Costa Rica’s Central Market (Mercado Central)

photo 5(35)In heading back to San Jose, my group made a stop at the Central Market, which has been a staple in the city’s day-to-day living since 1880. Known more so as Mercado Central, this block-long indoor marketplace can be bustling as a meeting spot as well as for getting lunch or groceries, a cup of coffee or a souvenir.

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Open pretty much from sunup to sundown, Mercado Central contains more than 200 businesses – shops, stalls, and casual restaurants known as sodas – with some that are roughly a century younger than the market itself. As a maze of stands and corner stores, Mercado Central can get a lot of foot traffic. You walk through various alley-like ways and it’s easy to turn your head while you’re moving en route. But of course, you have to make stops in between.

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Here is where I did.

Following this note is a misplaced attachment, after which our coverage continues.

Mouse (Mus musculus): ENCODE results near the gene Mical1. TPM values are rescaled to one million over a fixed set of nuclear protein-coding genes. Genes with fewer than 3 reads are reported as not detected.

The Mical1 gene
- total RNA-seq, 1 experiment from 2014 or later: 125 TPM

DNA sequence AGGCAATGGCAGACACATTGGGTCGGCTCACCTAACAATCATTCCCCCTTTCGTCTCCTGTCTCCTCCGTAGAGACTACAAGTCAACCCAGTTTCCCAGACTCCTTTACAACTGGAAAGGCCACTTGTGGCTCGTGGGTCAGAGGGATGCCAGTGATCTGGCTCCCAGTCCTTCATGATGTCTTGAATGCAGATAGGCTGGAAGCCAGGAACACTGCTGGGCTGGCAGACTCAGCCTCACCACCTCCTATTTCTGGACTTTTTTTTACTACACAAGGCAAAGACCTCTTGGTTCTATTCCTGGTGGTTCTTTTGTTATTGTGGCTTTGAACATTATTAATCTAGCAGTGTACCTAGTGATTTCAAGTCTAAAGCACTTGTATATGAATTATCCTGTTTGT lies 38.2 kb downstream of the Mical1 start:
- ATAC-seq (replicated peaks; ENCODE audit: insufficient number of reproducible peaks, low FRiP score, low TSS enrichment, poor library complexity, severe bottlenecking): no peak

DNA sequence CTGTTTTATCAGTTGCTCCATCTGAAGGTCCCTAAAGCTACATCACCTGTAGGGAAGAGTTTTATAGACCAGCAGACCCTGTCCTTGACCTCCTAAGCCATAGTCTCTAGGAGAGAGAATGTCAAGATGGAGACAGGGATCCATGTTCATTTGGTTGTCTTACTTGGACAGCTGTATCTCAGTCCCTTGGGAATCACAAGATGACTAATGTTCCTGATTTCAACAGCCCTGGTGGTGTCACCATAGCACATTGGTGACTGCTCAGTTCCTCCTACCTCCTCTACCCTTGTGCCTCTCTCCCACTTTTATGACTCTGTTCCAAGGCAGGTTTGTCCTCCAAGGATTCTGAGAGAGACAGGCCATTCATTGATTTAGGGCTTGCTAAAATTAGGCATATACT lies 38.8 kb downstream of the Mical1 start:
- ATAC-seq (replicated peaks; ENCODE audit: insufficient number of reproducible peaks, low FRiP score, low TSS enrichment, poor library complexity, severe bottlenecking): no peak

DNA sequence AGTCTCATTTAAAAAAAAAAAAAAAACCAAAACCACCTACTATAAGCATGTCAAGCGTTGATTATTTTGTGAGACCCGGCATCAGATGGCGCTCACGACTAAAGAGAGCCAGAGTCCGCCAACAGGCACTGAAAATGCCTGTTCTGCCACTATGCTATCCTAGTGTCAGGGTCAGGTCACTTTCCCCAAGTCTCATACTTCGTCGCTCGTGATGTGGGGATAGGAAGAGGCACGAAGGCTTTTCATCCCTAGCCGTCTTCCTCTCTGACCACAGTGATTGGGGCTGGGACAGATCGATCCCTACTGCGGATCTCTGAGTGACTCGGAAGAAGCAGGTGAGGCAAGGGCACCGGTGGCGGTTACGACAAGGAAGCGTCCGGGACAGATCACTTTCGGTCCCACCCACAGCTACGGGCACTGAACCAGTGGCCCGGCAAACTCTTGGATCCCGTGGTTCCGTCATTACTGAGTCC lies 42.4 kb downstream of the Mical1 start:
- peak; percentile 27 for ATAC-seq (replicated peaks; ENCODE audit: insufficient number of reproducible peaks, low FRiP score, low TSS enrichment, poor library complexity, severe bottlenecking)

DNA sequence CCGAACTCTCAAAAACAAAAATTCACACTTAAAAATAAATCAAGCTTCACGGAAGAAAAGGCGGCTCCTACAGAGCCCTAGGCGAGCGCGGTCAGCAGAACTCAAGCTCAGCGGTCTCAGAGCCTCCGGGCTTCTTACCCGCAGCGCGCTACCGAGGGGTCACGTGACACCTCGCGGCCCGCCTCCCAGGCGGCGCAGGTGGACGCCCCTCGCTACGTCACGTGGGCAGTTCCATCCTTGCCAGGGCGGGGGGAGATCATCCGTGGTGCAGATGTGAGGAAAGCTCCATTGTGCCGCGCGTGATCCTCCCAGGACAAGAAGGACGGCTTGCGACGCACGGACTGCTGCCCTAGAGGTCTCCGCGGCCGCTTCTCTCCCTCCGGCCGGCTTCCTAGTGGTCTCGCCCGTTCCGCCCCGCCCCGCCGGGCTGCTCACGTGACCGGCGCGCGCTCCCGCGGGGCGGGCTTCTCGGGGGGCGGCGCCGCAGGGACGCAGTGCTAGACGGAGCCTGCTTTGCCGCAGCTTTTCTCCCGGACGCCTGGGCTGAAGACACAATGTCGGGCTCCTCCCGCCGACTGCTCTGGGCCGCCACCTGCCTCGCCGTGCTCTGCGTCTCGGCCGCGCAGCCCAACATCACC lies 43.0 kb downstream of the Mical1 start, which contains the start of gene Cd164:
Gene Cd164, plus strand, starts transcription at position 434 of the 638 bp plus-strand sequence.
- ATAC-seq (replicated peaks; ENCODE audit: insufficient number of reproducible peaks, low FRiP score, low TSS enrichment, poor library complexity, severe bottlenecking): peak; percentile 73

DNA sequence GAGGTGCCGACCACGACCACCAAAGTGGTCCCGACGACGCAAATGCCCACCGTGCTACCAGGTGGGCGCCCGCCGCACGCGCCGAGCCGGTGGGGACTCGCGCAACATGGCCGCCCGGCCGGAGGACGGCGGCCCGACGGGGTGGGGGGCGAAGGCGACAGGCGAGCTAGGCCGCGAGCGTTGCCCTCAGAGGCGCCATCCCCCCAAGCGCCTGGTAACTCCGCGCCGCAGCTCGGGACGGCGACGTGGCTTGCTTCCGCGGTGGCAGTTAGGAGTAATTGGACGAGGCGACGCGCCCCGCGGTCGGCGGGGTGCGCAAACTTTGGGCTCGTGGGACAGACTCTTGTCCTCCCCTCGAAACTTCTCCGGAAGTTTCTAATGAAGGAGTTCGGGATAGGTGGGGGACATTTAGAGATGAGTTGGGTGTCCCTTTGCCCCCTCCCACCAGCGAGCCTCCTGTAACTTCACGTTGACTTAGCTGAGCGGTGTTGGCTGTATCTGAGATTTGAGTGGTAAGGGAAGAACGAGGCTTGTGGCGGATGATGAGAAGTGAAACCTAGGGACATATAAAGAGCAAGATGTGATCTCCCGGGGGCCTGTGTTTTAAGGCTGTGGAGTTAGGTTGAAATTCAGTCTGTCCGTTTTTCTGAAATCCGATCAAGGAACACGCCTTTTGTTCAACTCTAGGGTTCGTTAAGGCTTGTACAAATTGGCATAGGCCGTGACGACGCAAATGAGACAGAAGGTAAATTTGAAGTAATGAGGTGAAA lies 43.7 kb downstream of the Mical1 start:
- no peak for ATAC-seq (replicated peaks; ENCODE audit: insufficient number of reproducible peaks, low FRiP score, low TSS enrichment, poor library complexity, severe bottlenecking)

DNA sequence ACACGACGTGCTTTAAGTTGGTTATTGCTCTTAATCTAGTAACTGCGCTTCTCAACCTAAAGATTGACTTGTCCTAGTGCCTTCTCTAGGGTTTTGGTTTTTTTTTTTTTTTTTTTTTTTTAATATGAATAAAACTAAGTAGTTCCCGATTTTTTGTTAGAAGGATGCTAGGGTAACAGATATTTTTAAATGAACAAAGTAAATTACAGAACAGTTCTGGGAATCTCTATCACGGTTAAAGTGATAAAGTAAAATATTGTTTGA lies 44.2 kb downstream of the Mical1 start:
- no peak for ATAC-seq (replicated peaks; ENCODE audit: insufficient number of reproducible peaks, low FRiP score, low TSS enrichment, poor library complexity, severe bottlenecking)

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Helados De Sorbetera Lolo Mora.
Since 1910, this ice cream shop has been serving their recipe for sorbetera. The yellow colored iced treat is whipped but with ingredients like nutmeg, clove, vanilla, and cinnamon.

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Café Rey. Owned by the Tapia family, this fifth generation-owned restaurant has had a space in Mercado Central for just over 120 years! One dish to try is the family’s arregladas (stuffed tortillas).

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Cafeteria y Cafe Central. This coffee shop is where you can buy any java from black to an espresso or even a sweet specialty drink. Plus watch grinding of, and smell the scent of roasting, Costa Rican coffee beans in large machines. You can also see what is used as a coffee pot in Costa Rica – a chorreador. This device, which is a simple wooden stand, works by pouring hot water into a white cloth that looks like a jean pocket but acts like a filter.

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At Mercado Central, you can also find fruits, spices, flour, and cheeses plus even a nice bolso or floral bouquets. It’s definitely worth a visit!

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